What does an educated, sharp, active conscience tell us? What does it say to us? First it tells us God is absolutely holy and we’re defiled with sin. Tells us there’s “no one righteous, not even one that all of sin and fall short of the glory of God.”

What does the conscience tell us? Active, sharp, loud. Number two it tells us we cannot cleanse ourselves from our own sin. We’ve served sin, sin pays wages. There’s a paycheck coming. The wages of sin is death. The paycheck is truly in the mail.

What does conscience tell us when it’s loud and active? It tells us, third, that by the grace of God, by faith in the finished work of Jesus Christ, by faith in nothing at all in ourselves. It tells us that by faith in him the punishment of our sin is absorbed, the wrath of God meted out against him is sufficient to forgive us.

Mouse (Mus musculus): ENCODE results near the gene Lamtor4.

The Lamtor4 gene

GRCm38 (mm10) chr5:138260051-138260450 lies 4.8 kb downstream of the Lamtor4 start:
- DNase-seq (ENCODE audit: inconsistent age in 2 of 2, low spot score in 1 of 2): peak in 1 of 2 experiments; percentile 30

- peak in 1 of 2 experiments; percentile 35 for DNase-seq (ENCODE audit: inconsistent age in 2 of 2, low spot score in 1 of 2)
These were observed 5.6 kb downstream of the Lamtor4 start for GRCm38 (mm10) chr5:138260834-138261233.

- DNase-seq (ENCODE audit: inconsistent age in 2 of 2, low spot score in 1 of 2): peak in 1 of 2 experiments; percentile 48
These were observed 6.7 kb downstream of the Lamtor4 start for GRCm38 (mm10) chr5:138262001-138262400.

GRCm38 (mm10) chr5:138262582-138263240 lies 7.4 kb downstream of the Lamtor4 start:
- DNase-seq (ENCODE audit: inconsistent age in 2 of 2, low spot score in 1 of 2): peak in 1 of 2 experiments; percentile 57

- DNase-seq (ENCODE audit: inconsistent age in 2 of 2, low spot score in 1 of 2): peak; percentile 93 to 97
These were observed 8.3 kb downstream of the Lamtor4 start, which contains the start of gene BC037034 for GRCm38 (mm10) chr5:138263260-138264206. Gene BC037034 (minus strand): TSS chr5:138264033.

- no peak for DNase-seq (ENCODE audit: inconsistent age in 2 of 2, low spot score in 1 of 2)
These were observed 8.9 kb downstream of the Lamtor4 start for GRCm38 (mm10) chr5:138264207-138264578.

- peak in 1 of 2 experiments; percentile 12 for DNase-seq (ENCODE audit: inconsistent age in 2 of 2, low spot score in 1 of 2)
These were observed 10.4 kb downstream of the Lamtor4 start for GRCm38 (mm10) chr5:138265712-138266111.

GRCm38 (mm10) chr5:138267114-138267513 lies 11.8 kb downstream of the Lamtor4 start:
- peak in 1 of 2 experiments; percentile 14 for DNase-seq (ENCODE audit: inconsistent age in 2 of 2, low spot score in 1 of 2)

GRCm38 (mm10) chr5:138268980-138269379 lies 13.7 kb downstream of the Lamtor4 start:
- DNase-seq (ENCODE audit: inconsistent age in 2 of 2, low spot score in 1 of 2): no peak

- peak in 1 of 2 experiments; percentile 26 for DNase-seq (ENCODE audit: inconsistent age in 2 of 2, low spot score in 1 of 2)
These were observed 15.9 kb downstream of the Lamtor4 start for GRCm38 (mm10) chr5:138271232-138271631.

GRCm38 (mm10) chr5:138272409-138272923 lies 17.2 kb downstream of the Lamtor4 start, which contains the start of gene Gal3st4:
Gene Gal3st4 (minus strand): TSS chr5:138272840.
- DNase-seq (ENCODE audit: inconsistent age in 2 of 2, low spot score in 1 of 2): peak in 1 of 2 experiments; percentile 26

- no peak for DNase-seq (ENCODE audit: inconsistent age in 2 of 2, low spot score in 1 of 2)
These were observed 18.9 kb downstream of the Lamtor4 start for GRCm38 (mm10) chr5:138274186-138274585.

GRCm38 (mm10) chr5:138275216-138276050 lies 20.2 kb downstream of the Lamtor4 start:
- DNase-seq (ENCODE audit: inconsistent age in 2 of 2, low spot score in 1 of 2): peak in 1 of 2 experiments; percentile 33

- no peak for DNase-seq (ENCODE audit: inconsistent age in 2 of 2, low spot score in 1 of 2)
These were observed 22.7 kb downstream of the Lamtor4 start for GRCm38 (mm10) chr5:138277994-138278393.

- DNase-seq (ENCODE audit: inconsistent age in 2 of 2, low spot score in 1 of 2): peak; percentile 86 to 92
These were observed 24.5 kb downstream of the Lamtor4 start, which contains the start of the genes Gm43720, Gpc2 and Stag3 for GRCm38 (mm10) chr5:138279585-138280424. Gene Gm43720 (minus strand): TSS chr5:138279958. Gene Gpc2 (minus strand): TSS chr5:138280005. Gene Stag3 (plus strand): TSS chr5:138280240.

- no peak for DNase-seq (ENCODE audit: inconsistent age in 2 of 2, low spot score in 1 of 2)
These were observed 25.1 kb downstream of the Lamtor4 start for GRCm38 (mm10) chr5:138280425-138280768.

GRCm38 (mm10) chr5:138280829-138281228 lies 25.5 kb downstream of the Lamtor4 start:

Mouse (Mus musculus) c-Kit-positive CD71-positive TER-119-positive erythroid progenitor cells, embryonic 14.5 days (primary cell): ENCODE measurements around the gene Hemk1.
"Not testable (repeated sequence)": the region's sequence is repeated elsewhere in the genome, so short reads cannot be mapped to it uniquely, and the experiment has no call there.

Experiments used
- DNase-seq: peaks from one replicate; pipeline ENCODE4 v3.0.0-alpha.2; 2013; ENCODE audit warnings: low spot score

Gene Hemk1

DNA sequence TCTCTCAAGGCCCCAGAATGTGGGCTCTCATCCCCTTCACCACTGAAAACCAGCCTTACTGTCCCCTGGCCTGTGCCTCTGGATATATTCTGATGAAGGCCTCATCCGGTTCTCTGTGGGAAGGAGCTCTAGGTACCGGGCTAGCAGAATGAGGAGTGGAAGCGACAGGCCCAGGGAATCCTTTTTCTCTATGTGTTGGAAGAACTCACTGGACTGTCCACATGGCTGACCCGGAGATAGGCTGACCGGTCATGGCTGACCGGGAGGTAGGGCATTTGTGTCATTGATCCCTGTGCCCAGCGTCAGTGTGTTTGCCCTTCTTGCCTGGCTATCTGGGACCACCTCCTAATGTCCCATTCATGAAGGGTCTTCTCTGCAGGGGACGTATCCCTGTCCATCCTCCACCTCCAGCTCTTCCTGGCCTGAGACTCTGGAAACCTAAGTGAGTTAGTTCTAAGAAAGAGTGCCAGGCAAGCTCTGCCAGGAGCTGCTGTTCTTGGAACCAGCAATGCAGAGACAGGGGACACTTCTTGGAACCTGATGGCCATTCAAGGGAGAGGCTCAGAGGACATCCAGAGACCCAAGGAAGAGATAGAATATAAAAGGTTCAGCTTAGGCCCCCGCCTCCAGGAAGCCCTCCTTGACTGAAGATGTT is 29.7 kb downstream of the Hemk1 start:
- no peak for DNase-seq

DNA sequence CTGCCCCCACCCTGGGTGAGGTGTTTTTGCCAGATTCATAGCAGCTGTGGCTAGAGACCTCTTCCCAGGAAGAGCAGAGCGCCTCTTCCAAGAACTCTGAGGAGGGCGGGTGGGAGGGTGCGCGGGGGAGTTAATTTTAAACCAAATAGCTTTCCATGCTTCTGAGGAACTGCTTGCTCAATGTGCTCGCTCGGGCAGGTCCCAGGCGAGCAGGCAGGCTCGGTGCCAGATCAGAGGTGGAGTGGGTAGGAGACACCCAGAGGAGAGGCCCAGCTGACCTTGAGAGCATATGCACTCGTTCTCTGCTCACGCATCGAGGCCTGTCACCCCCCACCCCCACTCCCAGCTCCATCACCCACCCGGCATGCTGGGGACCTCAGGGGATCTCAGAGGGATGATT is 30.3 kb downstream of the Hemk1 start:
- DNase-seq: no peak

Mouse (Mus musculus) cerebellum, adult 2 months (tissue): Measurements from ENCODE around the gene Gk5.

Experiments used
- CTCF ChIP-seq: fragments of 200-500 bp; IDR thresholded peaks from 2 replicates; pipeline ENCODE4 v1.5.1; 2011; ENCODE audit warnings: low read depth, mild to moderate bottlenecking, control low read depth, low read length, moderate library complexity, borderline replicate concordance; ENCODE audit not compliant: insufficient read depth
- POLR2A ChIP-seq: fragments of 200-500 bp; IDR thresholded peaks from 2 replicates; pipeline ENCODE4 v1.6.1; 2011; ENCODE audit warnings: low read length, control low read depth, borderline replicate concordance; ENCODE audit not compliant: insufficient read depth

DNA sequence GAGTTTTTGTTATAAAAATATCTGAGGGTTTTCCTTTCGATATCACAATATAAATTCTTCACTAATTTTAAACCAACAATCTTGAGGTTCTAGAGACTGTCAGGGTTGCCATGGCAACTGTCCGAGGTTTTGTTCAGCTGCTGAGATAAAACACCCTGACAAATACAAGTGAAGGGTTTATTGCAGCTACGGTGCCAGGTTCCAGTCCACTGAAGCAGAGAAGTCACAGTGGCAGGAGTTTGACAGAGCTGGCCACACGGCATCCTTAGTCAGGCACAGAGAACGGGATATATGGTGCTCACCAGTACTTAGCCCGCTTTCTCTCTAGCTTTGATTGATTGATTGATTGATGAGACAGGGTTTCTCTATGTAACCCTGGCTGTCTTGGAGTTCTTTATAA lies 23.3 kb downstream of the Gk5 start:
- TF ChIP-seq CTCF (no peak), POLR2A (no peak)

Tells us that in him the glory of God is attained and attained perfectly. It tells us that as Jesus fulfilled all righteousness, pleasing God completely, if we’re found in him, we’ll be found pleasing God in all righteousness. Not a righteousness of our own, but one that comes by faith in Jesus Christ.

So what does a sharpened, educated, informed, loud crying out conscience tell us? God’s holy; we’re sinful. We can’t cleanse ourselves from our own sin. But by the grace of God, by faith in Jesus Christ and his finished work, all of our sin can be forgiven completely and wiped away. Not only that, but every single point, smallest point, a jot and a title of righteousness is fulfilled in us by faith in Jesus Christ because he fulfilled all righteousness.